Alcohol may be linked to the cause of death in many ways. Sorting out the precise mechanism requires a careful investigation and postmortem exam.

Alcohol can be implicated in the cause of death by any of multiple mechanisms:

(1) acute ethanol poisoning

(2) co-ingestion of alcohol and a respiratory depressant

(3) co-ingestion of alcohol and a toxic alcohol (methanol, other)

(4) co-ingestion of alcohol with other toxin (acetaminophen, other)

(5) trauma

(6) hypothermia

(7) gastrointestinal or other bleeding

(8) acute pancreatitis

(9) liver failure, acute or chronic

(10) seizures

(11) cardiomyopathy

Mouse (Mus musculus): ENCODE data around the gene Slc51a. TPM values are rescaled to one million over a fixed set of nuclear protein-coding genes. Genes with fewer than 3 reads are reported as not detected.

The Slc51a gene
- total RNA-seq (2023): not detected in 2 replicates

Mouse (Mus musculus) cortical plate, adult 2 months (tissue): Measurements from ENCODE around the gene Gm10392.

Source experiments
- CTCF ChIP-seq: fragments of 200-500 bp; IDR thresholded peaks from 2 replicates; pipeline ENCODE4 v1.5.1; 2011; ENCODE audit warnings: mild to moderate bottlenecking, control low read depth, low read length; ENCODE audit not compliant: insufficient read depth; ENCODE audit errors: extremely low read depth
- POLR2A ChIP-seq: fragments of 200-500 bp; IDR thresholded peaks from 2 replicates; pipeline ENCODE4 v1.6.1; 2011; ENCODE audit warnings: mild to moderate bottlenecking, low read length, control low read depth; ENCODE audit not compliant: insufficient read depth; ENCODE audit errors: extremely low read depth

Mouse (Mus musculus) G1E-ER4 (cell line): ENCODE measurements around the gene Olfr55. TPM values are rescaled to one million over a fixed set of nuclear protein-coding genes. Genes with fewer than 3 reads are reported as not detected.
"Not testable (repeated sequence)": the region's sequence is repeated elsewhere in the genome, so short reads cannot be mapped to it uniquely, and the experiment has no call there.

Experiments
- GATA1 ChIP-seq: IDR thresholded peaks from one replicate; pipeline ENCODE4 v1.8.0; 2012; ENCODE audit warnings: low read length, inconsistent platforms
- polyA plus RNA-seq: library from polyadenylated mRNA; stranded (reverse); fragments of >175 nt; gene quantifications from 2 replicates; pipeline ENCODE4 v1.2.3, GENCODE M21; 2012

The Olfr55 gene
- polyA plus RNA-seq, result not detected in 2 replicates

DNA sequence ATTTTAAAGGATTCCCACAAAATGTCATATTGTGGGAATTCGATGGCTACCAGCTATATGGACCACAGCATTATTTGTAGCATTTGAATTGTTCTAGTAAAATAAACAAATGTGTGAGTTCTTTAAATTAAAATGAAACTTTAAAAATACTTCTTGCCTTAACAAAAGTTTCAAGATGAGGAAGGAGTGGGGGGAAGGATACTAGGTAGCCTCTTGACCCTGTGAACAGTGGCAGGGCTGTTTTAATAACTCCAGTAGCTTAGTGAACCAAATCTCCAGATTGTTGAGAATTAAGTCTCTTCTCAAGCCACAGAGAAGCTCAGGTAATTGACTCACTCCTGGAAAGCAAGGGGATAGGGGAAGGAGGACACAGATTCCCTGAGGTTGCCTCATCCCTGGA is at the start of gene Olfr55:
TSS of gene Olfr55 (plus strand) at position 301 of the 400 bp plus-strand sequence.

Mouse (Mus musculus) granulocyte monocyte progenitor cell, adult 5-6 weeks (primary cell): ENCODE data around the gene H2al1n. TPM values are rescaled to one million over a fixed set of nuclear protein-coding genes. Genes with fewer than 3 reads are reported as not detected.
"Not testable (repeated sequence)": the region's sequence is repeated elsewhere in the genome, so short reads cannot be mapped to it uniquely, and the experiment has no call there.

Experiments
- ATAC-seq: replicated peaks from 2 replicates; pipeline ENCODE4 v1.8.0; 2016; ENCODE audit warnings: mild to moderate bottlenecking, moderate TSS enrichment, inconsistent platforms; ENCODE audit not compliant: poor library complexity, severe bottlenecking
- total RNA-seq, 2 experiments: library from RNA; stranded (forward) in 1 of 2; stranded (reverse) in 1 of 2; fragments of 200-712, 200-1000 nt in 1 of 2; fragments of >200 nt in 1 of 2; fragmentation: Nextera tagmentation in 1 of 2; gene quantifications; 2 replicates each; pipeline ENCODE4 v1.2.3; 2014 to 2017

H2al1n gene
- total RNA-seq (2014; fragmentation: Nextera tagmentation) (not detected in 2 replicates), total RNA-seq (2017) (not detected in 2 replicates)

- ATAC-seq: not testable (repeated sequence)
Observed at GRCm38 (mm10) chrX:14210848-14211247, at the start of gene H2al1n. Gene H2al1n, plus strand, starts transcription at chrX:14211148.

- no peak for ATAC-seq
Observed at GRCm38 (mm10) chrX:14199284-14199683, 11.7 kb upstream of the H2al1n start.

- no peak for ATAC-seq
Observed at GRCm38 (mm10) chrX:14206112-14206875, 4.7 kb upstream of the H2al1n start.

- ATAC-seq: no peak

(12) alcoholic ketoacidosis

(13) pneumonia or other infection

(14) withdrawal

(15) nutritional issues such as Wernicke's encephalopathy and scurvy


The diagnosis of acute ethanol poisoning must consider a number of factors:

(1) blood alcohol concentration (values >= 0.45 g/dL are often fatal, but some chronic alcoholics can tolerate higher levels)

(2) amount and type of alcohol ingested, such as drinking a bottle of hard liquor or binge drinking

(3) ethanol tolerance of the person


The possibility of suicide needs to be considered, and the site investigation should target any evidence of suicidal intent or personal difficulties.


A person who is intoxicated may be subject to assault as well as accidents, so the cause of traumatic injuries should be determined if possible.

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